Bio-SRPC - Development of biobased self-reinforced polymer composites

PLA textiles and self-reinforced composites (developed in Project Bio-SRPC project)

Copyright: ITA

Project partners

Institut für Textiltechnik der RWTH Aachen

Sirris

CENTEXBEL

Funding sources

Cornet

Research subjects

Processing routes for self-reinforced PLA composites have been successfully developed for application in semi-structural applications.

Bio-SRPC - Development of biobased self-reinforced polymer composites

In all-polymeric composites, the reinforcing and matrix phases are composed of suitable polymers. In self-reinforcing polymeric composites (SRPC), the same polymer or polymer family forms both the reinforcing and the matrix phases. SRPC offer enhanced performance when compared to traditional composites due to their lower densities, reduced use of fillers and additives, superior impact properties and better recyclability.

The aim of the project is to develop production routes for 100 % bio-based self-reinforced polymer composites. The developed bio-based self-reinforced polymer composites (SRPCs) will have mechanical properties which are comparable to the commercially available oil-based equivalents. The approach is to develop multi-component SRPCs, by combining PLA grades with different melting points. From processability point of view this offers the best potential since larger operating windows can be defined.

As the first step in the BioSRPC project, the tenacity and modulus of PLA filaments were increased. A PLLA grade with a low D lactic acid content showed to be optimal for obtaining high mechanical properties. For monofilament tapes, this resulted in a tenacity of 0.45 N/tex, for multifilaments a tenacity of 0.50 N/tex was obtained applying a 2 step process. These high strength PLA filaments are not only of interest for further use in composites, but they also have potential to be used as high performance fibres in technical textiles.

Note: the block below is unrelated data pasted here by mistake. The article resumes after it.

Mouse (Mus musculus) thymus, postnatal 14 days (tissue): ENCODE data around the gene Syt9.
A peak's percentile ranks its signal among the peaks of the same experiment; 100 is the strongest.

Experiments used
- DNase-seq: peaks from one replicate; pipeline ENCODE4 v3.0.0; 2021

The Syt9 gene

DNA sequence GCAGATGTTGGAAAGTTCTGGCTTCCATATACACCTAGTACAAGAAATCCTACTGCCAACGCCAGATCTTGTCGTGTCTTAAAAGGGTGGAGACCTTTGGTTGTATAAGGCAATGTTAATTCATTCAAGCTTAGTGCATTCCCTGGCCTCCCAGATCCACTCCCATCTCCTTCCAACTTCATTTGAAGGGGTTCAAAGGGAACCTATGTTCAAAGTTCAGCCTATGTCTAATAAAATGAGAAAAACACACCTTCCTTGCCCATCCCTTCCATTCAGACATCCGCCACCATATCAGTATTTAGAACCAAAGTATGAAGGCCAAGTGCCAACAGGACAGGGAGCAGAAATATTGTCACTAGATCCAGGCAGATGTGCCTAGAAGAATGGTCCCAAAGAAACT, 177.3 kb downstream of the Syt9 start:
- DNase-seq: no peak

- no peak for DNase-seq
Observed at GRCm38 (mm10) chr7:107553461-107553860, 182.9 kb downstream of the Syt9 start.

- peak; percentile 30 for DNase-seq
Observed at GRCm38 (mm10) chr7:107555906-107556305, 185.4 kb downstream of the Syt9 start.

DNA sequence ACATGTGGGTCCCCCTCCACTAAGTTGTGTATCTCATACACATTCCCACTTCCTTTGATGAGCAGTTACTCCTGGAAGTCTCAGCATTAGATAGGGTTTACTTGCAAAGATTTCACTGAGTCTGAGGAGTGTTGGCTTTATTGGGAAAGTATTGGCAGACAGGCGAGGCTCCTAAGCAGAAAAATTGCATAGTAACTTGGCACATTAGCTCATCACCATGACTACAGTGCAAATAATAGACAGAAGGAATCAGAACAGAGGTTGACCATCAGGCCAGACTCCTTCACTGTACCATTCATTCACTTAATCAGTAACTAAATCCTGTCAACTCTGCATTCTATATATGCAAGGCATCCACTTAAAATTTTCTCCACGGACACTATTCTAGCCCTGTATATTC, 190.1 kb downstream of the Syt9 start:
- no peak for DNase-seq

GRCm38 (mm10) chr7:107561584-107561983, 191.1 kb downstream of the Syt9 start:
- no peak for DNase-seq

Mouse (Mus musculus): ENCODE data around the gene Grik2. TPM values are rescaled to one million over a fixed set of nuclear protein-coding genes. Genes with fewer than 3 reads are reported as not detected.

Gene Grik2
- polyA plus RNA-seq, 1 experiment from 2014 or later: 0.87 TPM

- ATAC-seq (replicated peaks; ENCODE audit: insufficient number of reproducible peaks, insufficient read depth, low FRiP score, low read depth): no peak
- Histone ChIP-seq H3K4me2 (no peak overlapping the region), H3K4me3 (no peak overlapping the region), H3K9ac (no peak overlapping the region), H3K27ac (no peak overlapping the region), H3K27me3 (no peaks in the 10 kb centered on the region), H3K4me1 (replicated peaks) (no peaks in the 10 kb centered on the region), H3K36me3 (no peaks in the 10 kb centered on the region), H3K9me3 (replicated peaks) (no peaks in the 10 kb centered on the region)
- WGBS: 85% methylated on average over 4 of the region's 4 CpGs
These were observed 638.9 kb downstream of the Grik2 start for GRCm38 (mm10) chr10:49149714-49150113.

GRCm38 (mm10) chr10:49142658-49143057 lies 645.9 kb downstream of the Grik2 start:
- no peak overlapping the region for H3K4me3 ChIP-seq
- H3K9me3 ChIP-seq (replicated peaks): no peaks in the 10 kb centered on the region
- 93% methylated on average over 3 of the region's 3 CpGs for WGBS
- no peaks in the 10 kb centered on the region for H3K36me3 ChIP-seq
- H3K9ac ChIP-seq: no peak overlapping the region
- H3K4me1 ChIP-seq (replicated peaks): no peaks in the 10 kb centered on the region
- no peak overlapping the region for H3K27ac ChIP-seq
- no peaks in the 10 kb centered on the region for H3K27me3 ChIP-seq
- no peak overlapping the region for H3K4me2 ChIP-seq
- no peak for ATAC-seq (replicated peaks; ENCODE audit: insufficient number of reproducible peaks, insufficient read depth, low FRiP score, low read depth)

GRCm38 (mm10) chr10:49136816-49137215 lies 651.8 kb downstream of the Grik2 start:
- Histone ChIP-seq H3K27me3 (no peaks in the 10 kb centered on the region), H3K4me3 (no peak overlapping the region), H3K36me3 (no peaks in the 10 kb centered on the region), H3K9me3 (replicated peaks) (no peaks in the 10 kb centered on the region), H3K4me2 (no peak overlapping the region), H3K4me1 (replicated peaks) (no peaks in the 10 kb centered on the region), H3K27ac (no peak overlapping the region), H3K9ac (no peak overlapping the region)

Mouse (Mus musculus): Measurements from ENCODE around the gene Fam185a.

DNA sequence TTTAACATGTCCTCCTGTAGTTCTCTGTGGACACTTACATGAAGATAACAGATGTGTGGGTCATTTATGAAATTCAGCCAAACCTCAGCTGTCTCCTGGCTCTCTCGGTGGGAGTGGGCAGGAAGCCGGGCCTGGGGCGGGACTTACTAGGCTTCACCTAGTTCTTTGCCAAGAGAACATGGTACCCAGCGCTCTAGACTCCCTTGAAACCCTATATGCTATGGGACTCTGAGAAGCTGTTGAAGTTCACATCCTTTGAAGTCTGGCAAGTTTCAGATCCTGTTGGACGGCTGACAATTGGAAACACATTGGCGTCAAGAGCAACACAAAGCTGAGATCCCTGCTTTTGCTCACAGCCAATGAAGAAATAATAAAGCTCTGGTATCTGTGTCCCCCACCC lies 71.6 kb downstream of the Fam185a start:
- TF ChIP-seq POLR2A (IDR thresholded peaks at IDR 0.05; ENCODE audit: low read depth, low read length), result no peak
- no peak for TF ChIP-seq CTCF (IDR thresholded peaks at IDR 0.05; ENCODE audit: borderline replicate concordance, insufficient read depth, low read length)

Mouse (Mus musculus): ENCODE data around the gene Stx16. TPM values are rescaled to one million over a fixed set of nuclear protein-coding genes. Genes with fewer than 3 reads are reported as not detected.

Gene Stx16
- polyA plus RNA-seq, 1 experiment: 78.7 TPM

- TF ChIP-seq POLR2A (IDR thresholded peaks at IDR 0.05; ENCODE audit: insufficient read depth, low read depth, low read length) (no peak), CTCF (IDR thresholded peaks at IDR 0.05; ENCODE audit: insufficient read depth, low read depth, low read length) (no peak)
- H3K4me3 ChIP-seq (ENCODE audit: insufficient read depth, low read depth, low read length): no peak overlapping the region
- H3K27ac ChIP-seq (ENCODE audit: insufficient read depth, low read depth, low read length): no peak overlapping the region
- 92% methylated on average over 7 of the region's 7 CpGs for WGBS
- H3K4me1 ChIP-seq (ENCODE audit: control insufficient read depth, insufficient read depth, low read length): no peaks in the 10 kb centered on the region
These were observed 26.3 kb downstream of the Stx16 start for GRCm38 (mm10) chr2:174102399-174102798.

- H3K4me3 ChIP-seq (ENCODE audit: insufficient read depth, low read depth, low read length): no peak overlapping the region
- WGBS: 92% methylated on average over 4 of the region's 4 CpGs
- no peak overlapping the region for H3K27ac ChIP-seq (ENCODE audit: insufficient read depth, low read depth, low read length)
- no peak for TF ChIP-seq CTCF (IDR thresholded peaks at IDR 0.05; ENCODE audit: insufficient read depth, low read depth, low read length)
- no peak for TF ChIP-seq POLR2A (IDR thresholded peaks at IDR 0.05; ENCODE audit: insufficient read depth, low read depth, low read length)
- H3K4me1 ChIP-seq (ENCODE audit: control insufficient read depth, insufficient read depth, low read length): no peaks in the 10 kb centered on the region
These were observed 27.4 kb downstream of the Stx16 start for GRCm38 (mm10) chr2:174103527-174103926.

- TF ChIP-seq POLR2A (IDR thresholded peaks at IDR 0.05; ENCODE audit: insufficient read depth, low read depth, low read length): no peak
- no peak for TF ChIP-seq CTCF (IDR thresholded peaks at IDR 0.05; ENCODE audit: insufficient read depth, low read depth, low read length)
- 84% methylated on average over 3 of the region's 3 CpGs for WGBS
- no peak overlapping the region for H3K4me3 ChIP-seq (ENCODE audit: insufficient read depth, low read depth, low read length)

The processing of the obtained filaments to textile structures was the next step within the process chain. Non-woven production was fast and resulted in a flexible textile structures. Weaving of the PLA filaments was more challenging, yet multifilament yarns could successfully be processed into narrow fabrics. Further optimisations are needed to upscale this efficiently to broader fabrics.

As a final step, self-reinforced PLA composites were produced out of the PLA filaments and textile structures. Based on the described result, it can be concluded that by self-reinforcing PLA, the modulus of PLA can be more than doubled, while strength of 160 MPa is reached. Impact resistance can be at least multiplied by a factor 5, increasing the toughness of brittle PLA. Moreover, the composites have properties that are competitive or higher than CURV (SRPC from polypropylene), even when taking into account the materials density. PLA SRPCs show potential for application in semi-structural applications.